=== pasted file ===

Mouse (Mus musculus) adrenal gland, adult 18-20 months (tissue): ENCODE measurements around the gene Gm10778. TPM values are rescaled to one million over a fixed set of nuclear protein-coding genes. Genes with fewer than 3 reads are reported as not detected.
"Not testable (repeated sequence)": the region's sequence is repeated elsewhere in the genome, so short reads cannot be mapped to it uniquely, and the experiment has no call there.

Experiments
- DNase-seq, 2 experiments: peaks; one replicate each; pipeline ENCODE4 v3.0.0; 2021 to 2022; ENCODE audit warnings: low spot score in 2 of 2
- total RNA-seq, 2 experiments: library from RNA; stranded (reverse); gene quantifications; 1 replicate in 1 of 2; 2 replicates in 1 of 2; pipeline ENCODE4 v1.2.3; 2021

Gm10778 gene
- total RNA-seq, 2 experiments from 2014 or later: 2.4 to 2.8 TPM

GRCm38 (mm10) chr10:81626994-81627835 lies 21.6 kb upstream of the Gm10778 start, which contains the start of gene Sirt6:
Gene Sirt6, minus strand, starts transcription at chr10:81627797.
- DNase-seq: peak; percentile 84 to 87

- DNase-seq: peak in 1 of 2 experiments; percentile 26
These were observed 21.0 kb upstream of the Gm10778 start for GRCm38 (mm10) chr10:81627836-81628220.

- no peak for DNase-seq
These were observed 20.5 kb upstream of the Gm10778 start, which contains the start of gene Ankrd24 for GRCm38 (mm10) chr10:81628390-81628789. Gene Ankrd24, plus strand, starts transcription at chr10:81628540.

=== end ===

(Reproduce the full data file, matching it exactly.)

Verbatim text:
Mouse (Mus musculus) adrenal gland, adult 18-20 months (tissue): ENCODE measurements around the gene Gm10778. TPM values are rescaled to one million over a fixed set of nuclear protein-coding genes. Genes with fewer than 3 reads are reported as not detected.
"Not testable (repeated sequence)": the region's sequence is repeated elsewhere in the genome, so short reads cannot be mapped to it uniquely, and the experiment has no call there.

Experiments
- DNase-seq, 2 experiments: peaks; one replicate each; pipeline ENCODE4 v3.0.0; 2021 to 2022; ENCODE audit warnings: low spot score in 2 of 2
- total RNA-seq, 2 experiments: library from RNA; stranded (reverse); gene quantifications; 1 replicate in 1 of 2; 2 replicates in 1 of 2; pipeline ENCODE4 v1.2.3; 2021

Gm10778 gene
- total RNA-seq, 2 experiments from 2014 or later: 2.4 to 2.8 TPM

GRCm38 (mm10) chr10:81626994-81627835 lies 21.6 kb upstream of the Gm10778 start, which contains the start of gene Sirt6:
Gene Sirt6, minus strand, starts transcription at chr10:81627797.
- DNase-seq: peak; percentile 84 to 87

- DNase-seq: peak in 1 of 2 experiments; percentile 26
These were observed 21.0 kb upstream of the Gm10778 start for GRCm38 (mm10) chr10:81627836-81628220.

- no peak for DNase-seq
These were observed 20.5 kb upstream of the Gm10778 start, which contains the start of gene Ankrd24 for GRCm38 (mm10) chr10:81628390-81628789. Gene Ankrd24, plus strand, starts transcription at chr10:81628540.